Four things that made a difference
Published on December 8th, 2021
Experience is the great teacher as UK Sailmakers reminds us how to meet the challenge of sailing under control in high winds:
Over the Thanksgiving holiday weekend, Huguenot Yacht Club on the Long Island Sound held its annual Turkey Day Reach, the last race for big boats on western LIS. Being in the shoulder season, some Turkey Day Reaches find sailors in short sleeves or light jackets while others make it obvious that December is just a few days away. This year’s was the later.
Forecasts for Saturday called for the unpleasant combination of low temperatures and strong winds. And this time the weather models were right. The temperature was 42 degrees, and the wind blew steadily in the low 20s with gusts into the 30s.
The weather kept many likely sailors home by a warm fire reading the newspaper or watching football. For the few of us who were prepared to race, we will have great memories of meeting the challenge of sailing under control in high winds.
Here are some of the things that made the difference:
• Anticipation – The boats that sailed successfully knew there was the likelihood of challenging conditions. They pre-planned what sails and equipment they would need. Perhaps even more important, they selected a crew that would be able to handle adverse conditions be they temperatures or wind speeds.
• Expectations – They set the expectations for their crewmembers. “Pack warm clothes and don’t be shy about bringing some back-ups in case you get wet,” instructed Adam Loory to his crew on Soulmates. “And, if you think you may not want to sail in these conditions, that’s ok, just let me know.”
• Preparations – When they got to the boats, these sailors organized sails and gear so nothing would go amiss if heeling heavily during the race. The rigs were double checked, Lifeslings were checked, crew roles were assigned, and everyone put on their PFDs (doublechecking any inflatable harness was in charged condition.) Loory even asked crew members to bring their own PFDs if they had one that they knew fit well.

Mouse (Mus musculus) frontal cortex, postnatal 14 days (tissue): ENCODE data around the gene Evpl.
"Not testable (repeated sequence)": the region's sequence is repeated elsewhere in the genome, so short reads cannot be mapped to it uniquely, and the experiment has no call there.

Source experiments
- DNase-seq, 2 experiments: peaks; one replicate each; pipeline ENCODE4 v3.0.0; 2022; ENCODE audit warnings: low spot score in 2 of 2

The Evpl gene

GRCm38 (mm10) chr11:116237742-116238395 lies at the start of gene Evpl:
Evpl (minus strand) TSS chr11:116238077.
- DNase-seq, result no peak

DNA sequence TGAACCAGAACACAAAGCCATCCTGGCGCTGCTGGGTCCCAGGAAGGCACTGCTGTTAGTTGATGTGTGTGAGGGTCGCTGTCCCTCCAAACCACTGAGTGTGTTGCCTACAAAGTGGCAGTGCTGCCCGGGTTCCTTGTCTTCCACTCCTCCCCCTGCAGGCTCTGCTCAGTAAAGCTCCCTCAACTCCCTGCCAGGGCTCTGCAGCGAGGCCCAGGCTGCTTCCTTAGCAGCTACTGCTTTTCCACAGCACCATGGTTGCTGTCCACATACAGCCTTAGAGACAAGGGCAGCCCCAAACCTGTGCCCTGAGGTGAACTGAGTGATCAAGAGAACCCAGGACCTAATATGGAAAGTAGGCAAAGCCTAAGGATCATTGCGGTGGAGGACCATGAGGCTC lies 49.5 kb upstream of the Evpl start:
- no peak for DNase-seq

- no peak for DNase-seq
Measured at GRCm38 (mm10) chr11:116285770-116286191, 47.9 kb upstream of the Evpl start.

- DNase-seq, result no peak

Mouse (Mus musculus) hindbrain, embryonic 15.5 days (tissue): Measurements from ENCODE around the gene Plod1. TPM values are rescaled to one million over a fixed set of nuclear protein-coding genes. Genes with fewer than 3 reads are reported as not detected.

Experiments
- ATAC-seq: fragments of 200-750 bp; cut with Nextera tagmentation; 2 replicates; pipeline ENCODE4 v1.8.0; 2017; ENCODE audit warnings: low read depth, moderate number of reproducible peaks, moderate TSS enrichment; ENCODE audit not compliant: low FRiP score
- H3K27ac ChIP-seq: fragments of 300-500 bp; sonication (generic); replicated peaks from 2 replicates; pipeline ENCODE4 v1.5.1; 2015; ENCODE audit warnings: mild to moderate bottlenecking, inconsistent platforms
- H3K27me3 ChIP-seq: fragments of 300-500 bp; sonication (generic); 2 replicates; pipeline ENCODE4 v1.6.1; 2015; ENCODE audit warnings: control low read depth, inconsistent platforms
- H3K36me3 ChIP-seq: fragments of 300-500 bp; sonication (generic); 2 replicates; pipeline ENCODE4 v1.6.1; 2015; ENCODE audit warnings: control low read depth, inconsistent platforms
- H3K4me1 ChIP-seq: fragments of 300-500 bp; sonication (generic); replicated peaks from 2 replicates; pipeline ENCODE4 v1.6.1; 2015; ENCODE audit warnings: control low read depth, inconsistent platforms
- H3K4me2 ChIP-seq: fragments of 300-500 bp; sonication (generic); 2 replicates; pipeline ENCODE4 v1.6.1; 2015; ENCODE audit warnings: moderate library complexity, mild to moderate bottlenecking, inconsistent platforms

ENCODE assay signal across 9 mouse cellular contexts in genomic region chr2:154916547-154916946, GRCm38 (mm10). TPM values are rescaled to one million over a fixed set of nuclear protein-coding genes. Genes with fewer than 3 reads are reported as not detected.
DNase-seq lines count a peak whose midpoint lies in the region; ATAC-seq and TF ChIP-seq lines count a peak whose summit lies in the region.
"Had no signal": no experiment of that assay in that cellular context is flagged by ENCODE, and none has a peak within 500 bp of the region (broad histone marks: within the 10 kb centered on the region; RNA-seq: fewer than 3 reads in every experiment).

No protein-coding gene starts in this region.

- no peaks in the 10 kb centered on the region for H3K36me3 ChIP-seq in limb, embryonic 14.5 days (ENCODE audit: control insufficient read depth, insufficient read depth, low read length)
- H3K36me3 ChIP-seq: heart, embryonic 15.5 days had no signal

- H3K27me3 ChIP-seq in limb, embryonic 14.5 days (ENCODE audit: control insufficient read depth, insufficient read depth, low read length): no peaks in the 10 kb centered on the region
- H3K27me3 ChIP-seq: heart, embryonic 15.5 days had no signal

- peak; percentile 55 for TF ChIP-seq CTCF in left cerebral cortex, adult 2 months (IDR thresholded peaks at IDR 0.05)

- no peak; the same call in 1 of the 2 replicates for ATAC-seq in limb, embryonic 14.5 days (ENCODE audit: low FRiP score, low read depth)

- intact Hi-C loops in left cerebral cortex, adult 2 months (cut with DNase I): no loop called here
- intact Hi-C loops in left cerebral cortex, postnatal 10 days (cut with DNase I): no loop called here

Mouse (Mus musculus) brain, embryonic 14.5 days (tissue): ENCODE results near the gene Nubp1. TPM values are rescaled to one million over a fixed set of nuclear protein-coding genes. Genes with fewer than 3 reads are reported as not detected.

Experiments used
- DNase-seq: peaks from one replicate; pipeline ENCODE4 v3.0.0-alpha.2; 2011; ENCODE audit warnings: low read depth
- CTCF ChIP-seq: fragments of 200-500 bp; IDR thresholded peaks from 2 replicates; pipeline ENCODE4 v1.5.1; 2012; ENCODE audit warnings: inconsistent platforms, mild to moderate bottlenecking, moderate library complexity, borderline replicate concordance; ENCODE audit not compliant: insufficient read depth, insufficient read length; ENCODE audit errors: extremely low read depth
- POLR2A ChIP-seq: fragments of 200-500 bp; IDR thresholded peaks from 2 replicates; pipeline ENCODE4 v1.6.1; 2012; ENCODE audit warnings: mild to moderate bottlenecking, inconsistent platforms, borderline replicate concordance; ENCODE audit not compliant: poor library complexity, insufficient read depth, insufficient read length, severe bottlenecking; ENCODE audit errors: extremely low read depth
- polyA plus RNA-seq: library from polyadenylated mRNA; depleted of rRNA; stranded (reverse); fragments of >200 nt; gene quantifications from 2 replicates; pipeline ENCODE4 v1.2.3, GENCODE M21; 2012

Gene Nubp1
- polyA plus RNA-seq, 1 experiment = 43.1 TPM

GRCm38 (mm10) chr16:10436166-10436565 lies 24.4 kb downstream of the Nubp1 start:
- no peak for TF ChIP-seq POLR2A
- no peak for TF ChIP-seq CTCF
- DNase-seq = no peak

• Execution – When sailing in low 40-degree temperatures with winds gusting between 25 and 32 knots, one has to re-evaluate the risk/reward of mad dash maneuvers. Before the gun, angles were taken and there was no need to “kill” the start in a small fleet reaching race…but rather be on the line and not necessarily fighting for one end or the other.
Tacks, no gybes that day, were talked through well before “go time,” making sure all lines were clear, everyone was aware of their role and in the right position, and those with nothing to do were out of harms way. One final note on execution, with big breeze blowing out of northwest, the Race Committee wisely sent the fleet along the north shore of the Sound to keep the boats out of the heaviest seas and biggest winds.
Some boats, when they got to the starting area assessed the conditions on the course and opted at the last moment to withdraw. That was probably a wise decision if their person-in-charge believed the crew had not adequately anticipated or was not properly prepared for these chilling conditions.
For those that raced, this race will be added to their list of races to be recalled whenever someone in the bar says, “You think that race was cold….!)